Scilla autumnalis

Tracheophyta MagnoliopsidaLiliaceaeScillaScilla autumnalis

Ecology

A bulbous perennial herb of open, drought-prone grasslands and heathy vegetation in rocky or sandy places near the sea; also on terrace gravels in the lower Thames valley. Lowland.

Status

Native

World Distribution

Mediterranean-Atlantic element.

Broad Habitats

Light (Ellenberg): 9

Moisture (Ellenberg): 3

Reaction (Ellenberg): 6

Nitrogen (Ellenberg): 1

0

Salt Tolerance (Ellenberg): 0

January Mean Temperature (Celsius): 5.9

July Mean Temperature (Celsius): 16.2

Annual Precipitation (mm): 939

Life form information

Height (cm): 20

Perennation - primary

Perennial

Life Form - primary

Bulbous geophyte

Woodiness

Herbaceous

Clonality - primary

Tuberous or bulbous, slowing cloning by offsets

Comment on Clonality

Check

Count of 10km squares in Great Britain: 49

Count of 10km squares in Ireland: 0

Count of 10km squares in the Channel Isles: 14

Atlas Change Index: -0.37

Distribution information

JNCC Designations

NBNSYS0000002183

Scarce Atlas Account

Scarce Atlas Account: 

Scilla autumnalis L. Status: scarce  

Autumn squill

Status: scarce

 

S. autumnalis grows on terrace gravels by the Thames, dune sands on the Isle of Wight, and Carboniferous and Devonian limestones, schists, serpentine and greenstone in south-west England. It survives near the Thames in acidic grass-heath on golf courses where the dominants include Agrostis capillaris, A. vinealis, Calluna vulgaris and Festuca ovina. The Devonian limestones support Bupleurum baldense and Helianthemum apenninum as well as abundant S. autumnalis. At the Lizard Peninsula its open habitats support numerous associates including Herniaria ciliolata and Minuartia verna. In the Channel Islands it is abundant on gneiss with other geophytes such as Ophioglossum lusitanicum and Romulea columnae and therophytes including Poa infirma. It is confined to the lowlands.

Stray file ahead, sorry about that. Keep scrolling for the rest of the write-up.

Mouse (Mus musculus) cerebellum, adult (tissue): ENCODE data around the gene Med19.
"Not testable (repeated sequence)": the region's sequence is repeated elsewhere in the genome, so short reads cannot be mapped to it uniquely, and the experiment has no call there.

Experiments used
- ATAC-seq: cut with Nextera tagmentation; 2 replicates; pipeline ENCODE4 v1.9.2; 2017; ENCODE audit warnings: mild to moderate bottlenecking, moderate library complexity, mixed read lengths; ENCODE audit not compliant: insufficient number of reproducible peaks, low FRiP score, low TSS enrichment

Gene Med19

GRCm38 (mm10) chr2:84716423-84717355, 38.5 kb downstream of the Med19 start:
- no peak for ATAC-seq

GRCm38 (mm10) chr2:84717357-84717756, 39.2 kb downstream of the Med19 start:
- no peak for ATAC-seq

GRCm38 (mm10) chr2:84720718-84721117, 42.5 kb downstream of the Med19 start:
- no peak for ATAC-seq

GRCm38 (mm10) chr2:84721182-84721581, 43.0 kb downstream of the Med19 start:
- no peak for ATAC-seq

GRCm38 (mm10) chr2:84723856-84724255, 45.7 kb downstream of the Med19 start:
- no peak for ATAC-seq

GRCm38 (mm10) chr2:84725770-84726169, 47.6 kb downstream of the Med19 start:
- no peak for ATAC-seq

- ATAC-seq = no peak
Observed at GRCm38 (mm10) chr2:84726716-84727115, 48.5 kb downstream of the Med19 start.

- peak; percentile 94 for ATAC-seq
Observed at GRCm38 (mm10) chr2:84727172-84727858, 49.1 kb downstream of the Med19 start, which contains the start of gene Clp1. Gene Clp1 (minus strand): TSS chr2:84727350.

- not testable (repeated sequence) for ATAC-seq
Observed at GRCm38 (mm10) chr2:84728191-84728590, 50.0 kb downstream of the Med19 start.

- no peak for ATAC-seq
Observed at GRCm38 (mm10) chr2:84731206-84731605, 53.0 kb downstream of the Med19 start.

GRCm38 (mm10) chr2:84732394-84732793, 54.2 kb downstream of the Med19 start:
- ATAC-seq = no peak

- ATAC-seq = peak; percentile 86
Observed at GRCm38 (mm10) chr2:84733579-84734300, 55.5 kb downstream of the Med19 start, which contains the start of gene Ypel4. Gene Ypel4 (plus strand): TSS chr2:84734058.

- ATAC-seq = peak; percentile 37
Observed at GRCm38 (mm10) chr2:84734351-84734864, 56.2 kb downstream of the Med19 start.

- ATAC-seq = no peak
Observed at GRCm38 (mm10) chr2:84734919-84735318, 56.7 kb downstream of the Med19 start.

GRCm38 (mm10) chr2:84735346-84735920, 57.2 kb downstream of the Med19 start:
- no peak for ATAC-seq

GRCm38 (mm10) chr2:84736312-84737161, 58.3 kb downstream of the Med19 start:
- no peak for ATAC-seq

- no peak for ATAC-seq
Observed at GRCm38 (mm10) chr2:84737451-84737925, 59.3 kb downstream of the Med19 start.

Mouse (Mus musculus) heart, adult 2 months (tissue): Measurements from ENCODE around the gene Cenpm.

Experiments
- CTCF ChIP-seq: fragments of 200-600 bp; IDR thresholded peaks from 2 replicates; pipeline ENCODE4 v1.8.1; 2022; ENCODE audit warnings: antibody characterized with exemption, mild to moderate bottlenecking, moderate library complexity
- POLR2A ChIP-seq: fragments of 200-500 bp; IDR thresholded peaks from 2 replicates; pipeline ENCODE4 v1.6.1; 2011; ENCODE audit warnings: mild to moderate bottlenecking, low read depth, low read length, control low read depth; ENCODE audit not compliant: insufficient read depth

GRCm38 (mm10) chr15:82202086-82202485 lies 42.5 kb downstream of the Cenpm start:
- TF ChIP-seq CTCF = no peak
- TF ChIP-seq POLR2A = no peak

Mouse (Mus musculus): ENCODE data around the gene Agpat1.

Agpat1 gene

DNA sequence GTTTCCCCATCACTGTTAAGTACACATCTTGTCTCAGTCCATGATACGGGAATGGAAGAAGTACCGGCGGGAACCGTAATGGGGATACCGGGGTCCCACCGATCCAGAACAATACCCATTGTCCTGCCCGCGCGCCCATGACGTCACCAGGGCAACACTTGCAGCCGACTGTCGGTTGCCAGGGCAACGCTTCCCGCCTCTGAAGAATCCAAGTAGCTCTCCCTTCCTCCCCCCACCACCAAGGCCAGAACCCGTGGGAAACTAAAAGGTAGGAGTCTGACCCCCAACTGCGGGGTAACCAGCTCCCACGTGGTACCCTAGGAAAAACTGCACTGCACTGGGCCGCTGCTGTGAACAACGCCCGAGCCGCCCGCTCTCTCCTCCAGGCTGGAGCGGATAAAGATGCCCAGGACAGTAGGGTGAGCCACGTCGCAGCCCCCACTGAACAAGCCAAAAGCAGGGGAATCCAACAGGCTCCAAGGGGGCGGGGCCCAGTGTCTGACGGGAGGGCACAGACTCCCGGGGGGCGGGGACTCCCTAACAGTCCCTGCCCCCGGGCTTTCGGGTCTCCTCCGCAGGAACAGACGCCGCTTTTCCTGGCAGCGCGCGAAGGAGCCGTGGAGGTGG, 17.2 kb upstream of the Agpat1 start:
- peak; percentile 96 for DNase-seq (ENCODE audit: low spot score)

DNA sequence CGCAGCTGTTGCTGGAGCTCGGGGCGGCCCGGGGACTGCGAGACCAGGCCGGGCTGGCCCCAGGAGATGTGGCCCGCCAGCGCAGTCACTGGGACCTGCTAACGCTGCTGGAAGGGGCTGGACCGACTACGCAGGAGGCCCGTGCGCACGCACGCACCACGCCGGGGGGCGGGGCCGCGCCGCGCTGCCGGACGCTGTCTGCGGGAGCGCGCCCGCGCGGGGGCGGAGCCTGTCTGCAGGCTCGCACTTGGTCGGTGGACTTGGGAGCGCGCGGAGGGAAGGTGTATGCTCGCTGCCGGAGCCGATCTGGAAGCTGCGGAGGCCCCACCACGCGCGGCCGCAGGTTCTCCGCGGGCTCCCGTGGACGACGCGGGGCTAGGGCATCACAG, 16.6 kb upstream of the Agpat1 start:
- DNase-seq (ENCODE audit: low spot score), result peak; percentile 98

The bulbs of S. autumnalis tolerate long dry periods but promptly resume growth when moistened. Flowering in late summer precedes the appearance of the overwintering leaves. Bulbs are long-lived; seed is freely produced and may be scattered from the capsules of the persistent infructescences up to 40 cm. Germination usually takes place in autumn.

Some of its Thames valley sites (e.g. Chelsea) have been built over, and it has greatly decreased in the Avon Gorge at Bristol since the 18th century, but it remains locally very abundant on, or near, the coasts of Devon, Cornwall and the Channel Islands, especially where periodic droughts on the shallow skeletal soils reduce competition from more aggressive but more mesophytic species such as Prunus spinosa and Ulex europaeus, or introduced species such as Quercus ilex. Only on deeper soils (often with Scilla verna) are grazing, mowing or burning necessary to prevent succession to heath or scrub.

A species of southern and western Europe, extending along the Atlantic coast to Britain. It is also found in north-west Africa and Asia east to Iran.

Two cytological races occur in Britain: a tetraploid from E. Cornwall eastwards, and also in Jersey, and a hexaploid in the south of Cornwall and in Guernsey (Ainsworth, Parker & Horton 1983, J.S. Parker and L.C. Frost in litt.).

 

C. Chatters & D. E. Coombe

PLANTATT - Attributes of British and Irish plants. (.zip 1455KB) This dataset was compiled and published in 2004, and last updated in November 2008. Download includes an Excel spreadsheet of the attributes, and a PDF explaining the background and nomenclature. Note that the PDF version is the booklet as published, whereas the Excel spreadsheet incorporates subsequent corrections. A hardcopy can be purchased from the Centre for Ecology and Hydrology.

Atlas text references

Atlas (316b)
Stewart A, Pearman DA, Preston CD
1994.  Scarce plants in Britain.